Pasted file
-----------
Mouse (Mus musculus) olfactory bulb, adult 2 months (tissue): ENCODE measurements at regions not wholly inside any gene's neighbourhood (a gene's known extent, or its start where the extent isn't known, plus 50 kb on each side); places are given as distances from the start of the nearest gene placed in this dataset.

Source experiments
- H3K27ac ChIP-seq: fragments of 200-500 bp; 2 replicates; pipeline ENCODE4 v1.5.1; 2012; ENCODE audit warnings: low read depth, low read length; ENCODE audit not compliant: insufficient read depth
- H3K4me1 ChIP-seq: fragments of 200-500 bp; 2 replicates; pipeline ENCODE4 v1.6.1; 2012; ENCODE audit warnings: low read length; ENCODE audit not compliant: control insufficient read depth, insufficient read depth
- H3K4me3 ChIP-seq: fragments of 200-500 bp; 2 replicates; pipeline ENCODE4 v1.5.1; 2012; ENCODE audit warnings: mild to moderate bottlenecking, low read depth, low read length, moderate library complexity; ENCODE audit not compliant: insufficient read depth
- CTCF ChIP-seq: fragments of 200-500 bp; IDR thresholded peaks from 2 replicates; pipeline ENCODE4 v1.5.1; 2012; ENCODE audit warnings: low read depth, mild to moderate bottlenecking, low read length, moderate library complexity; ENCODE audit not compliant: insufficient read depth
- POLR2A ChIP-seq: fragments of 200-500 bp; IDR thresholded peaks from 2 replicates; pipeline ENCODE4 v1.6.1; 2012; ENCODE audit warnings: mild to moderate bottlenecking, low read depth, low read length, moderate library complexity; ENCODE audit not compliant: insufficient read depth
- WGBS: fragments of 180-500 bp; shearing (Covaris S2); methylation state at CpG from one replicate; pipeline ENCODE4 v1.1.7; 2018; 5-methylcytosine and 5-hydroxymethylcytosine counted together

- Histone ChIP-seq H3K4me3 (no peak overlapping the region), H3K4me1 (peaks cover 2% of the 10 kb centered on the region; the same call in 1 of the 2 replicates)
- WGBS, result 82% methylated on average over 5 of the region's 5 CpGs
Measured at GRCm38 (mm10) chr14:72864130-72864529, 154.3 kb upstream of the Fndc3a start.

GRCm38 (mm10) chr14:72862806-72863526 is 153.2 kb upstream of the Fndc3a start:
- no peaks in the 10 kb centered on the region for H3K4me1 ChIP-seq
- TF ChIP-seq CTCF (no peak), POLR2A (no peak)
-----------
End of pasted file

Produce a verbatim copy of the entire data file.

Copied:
Mouse (Mus musculus) olfactory bulb, adult 2 months (tissue): ENCODE measurements at regions not wholly inside any gene's neighbourhood (a gene's known extent, or its start where the extent isn't known, plus 50 kb on each side); places are given as distances from the start of the nearest gene placed in this dataset.

Source experiments
- H3K27ac ChIP-seq: fragments of 200-500 bp; 2 replicates; pipeline ENCODE4 v1.5.1; 2012; ENCODE audit warnings: low read depth, low read length; ENCODE audit not compliant: insufficient read depth
- H3K4me1 ChIP-seq: fragments of 200-500 bp; 2 replicates; pipeline ENCODE4 v1.6.1; 2012; ENCODE audit warnings: low read length; ENCODE audit not compliant: control insufficient read depth, insufficient read depth
- H3K4me3 ChIP-seq: fragments of 200-500 bp; 2 replicates; pipeline ENCODE4 v1.5.1; 2012; ENCODE audit warnings: mild to moderate bottlenecking, low read depth, low read length, moderate library complexity; ENCODE audit not compliant: insufficient read depth
- CTCF ChIP-seq: fragments of 200-500 bp; IDR thresholded peaks from 2 replicates; pipeline ENCODE4 v1.5.1; 2012; ENCODE audit warnings: low read depth, mild to moderate bottlenecking, low read length, moderate library complexity; ENCODE audit not compliant: insufficient read depth
- POLR2A ChIP-seq: fragments of 200-500 bp; IDR thresholded peaks from 2 replicates; pipeline ENCODE4 v1.6.1; 2012; ENCODE audit warnings: mild to moderate bottlenecking, low read depth, low read length, moderate library complexity; ENCODE audit not compliant: insufficient read depth
- WGBS: fragments of 180-500 bp; shearing (Covaris S2); methylation state at CpG from one replicate; pipeline ENCODE4 v1.1.7; 2018; 5-methylcytosine and 5-hydroxymethylcytosine counted together

- Histone ChIP-seq H3K4me3 (no peak overlapping the region), H3K4me1 (peaks cover 2% of the 10 kb centered on the region; the same call in 1 of the 2 replicates)
- WGBS, result 82% methylated on average over 5 of the region's 5 CpGs
Measured at GRCm38 (mm10) chr14:72864130-72864529, 154.3 kb upstream of the Fndc3a start.

GRCm38 (mm10) chr14:72862806-72863526 is 153.2 kb upstream of the Fndc3a start:
- no peaks in the 10 kb centered on the region for H3K4me1 ChIP-seq
- TF ChIP-seq CTCF (no peak), POLR2A (no peak)